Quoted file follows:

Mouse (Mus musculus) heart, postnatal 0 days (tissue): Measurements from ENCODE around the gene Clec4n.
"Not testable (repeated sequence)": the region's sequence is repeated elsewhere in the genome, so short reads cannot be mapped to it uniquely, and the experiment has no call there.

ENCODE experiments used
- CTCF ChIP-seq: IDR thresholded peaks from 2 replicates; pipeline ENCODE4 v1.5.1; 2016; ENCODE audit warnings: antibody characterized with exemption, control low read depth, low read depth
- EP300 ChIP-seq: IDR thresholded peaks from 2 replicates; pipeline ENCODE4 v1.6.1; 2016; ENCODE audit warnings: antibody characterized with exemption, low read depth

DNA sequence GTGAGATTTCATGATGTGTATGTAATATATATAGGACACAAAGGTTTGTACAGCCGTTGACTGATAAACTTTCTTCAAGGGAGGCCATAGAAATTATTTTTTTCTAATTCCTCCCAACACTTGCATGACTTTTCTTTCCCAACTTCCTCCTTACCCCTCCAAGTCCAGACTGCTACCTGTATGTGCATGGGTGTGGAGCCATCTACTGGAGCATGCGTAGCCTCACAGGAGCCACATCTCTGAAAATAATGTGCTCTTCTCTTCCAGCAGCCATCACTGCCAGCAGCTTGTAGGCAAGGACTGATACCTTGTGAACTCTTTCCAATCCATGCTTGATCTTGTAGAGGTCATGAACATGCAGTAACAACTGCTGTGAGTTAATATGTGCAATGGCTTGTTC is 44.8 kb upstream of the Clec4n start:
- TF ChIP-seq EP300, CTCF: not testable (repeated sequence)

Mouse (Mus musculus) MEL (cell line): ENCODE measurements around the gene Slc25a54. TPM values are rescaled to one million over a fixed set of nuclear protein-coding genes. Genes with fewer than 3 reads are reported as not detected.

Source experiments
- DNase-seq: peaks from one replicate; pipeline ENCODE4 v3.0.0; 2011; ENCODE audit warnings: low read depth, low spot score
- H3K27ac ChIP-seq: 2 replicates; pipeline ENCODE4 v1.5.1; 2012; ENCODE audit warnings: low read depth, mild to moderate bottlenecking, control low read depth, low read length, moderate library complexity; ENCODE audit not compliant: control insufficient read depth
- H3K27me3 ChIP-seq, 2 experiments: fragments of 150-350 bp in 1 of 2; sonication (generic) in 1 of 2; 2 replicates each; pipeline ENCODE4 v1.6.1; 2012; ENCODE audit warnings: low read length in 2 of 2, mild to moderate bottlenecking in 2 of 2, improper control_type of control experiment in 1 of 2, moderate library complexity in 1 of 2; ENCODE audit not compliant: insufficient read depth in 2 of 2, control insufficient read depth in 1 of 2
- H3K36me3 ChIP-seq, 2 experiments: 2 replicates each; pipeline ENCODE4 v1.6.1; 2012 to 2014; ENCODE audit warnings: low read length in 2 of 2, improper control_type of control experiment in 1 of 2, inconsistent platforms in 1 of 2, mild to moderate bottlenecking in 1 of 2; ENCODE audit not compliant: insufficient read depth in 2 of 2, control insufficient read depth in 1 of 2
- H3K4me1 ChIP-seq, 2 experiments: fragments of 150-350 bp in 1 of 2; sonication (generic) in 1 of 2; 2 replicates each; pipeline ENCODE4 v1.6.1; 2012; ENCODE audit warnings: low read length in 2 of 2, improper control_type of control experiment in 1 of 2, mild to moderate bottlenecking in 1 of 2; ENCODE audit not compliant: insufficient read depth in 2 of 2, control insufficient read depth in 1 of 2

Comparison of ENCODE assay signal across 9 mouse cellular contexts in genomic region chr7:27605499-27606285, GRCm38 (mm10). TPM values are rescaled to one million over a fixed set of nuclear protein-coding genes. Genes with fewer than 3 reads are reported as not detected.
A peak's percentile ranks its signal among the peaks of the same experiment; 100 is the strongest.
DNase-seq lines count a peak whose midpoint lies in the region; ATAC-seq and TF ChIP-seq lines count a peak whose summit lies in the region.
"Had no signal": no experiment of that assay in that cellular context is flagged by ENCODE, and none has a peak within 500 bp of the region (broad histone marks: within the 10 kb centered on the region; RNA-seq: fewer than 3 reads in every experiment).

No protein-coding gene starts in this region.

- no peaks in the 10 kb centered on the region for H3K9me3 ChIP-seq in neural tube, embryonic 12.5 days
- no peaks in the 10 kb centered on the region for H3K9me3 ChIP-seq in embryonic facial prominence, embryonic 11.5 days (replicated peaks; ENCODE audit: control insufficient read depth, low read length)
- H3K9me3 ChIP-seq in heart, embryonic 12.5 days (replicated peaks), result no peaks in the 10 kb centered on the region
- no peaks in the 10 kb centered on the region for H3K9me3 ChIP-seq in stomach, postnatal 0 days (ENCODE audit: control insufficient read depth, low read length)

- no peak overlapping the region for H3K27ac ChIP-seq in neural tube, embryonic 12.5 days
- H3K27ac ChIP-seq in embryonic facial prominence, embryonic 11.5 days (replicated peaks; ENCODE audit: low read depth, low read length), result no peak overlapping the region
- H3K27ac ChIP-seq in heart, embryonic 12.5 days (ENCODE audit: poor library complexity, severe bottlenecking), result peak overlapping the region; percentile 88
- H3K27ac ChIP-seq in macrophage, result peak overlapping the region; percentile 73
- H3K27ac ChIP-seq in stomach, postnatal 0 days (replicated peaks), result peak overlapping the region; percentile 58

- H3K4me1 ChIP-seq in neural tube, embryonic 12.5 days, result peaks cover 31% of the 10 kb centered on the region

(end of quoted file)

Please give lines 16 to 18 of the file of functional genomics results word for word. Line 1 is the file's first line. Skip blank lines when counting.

A peak's percentile ranks its signal among the peaks of the same experiment; 100 is the strongest.
DNase-seq lines count a peak whose midpoint lies in the region; ATAC-seq and TF ChIP-seq lines count a peak whose summit lies in the region.
"Had no signal": no experiment of that assay in that cellular context is flagged by ENCODE, and none has a peak within 500 bp of the region (broad histone marks: within the 10 kb centered on the region; RNA-seq: fewer than 3 reads in every experiment).